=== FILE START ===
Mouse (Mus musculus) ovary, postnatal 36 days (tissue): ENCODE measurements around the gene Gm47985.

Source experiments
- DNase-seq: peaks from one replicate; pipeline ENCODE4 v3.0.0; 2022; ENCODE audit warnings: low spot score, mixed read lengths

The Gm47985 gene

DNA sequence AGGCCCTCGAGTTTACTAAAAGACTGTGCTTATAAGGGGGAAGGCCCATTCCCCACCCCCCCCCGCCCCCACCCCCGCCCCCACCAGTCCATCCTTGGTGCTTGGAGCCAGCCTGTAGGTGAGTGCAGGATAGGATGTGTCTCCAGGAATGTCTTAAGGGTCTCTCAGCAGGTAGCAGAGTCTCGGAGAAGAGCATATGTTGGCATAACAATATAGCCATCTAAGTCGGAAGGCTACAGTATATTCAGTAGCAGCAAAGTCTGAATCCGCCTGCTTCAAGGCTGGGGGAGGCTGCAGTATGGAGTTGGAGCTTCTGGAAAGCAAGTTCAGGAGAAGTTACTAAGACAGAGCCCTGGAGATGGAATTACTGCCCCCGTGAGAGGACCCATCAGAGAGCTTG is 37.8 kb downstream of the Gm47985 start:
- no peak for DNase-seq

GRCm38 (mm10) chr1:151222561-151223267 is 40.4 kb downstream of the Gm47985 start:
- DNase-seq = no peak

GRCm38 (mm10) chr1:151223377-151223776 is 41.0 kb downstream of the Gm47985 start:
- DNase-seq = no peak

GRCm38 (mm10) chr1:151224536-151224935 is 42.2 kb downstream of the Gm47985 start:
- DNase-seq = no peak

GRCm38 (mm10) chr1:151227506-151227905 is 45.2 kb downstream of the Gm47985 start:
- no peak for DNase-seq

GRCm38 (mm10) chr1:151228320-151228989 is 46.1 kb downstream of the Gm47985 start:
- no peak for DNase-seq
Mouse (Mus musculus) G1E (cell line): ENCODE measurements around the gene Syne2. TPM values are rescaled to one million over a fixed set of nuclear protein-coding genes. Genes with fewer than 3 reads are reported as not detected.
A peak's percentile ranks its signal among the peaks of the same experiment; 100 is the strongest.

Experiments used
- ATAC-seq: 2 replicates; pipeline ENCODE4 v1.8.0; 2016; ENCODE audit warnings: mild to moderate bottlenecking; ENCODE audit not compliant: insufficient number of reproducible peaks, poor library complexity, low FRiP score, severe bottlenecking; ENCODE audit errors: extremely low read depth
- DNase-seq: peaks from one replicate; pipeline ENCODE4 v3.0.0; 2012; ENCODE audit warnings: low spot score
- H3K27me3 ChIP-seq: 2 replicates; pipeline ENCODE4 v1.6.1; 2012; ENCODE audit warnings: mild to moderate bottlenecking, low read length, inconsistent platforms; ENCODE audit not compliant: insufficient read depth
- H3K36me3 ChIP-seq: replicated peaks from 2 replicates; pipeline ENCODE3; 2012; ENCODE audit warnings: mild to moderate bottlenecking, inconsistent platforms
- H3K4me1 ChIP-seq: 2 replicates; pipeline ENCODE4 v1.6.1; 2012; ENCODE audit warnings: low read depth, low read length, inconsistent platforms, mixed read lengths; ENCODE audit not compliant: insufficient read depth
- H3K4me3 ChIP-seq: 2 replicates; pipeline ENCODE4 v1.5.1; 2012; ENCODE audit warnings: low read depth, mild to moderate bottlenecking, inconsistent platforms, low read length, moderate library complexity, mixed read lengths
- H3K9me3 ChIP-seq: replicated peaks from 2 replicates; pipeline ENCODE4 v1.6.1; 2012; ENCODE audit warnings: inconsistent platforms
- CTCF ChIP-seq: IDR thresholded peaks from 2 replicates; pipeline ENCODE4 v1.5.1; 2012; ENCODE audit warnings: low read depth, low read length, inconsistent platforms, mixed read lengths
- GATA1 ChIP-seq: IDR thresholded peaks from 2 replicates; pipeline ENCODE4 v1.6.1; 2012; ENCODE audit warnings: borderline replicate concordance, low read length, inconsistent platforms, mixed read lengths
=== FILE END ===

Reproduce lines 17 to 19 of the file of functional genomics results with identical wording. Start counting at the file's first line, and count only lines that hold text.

Mouse (Mus musculus) G1E (cell line): ENCODE measurements around the gene Syne2. TPM values are rescaled to one million over a fixed set of nuclear protein-coding genes. Genes with fewer than 3 reads are reported as not detected.
A peak's percentile ranks its signal among the peaks of the same experiment; 100 is the strongest.

Experiments used